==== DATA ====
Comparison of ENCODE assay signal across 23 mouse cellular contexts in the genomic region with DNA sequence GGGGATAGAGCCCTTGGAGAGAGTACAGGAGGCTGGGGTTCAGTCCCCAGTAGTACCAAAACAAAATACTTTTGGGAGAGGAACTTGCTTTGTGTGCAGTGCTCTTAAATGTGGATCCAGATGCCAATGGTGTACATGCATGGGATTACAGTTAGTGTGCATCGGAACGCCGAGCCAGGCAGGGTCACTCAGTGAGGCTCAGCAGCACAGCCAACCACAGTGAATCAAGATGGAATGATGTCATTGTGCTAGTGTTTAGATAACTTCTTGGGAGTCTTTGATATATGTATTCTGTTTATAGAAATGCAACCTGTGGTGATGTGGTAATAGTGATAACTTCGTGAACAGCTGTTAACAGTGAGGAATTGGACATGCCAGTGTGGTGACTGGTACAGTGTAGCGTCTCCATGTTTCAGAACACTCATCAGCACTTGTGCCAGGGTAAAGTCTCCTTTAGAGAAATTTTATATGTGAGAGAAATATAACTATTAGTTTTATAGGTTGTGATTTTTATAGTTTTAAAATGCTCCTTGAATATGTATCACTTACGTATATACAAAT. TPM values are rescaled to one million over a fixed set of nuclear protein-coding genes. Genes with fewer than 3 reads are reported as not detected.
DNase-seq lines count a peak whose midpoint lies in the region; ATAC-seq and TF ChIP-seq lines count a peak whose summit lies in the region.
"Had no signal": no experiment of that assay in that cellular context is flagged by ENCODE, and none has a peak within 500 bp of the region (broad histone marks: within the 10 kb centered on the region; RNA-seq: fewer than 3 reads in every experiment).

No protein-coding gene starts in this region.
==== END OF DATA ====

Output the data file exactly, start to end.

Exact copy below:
Comparison of ENCODE assay signal across 23 mouse cellular contexts in the genomic region with DNA sequence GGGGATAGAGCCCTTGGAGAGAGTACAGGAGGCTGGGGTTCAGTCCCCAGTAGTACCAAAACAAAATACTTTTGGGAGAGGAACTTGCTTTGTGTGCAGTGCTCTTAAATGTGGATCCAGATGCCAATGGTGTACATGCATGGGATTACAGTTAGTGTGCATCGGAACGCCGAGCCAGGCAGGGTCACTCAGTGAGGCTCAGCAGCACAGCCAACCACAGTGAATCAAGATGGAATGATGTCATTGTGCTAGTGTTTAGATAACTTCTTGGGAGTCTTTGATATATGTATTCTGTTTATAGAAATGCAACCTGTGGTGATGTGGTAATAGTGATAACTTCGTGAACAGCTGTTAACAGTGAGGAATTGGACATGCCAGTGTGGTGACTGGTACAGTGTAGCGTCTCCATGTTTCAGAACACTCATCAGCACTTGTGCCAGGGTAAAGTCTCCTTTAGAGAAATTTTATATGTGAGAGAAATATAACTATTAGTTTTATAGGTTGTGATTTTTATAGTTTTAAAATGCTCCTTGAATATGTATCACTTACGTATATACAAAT. TPM values are rescaled to one million over a fixed set of nuclear protein-coding genes. Genes with fewer than 3 reads are reported as not detected.
DNase-seq lines count a peak whose midpoint lies in the region; ATAC-seq and TF ChIP-seq lines count a peak whose summit lies in the region.
"Had no signal": no experiment of that assay in that cellular context is flagged by ENCODE, and none has a peak within 500 bp of the region (broad histone marks: within the 10 kb centered on the region; RNA-seq: fewer than 3 reads in every experiment).

No protein-coding gene starts in this region.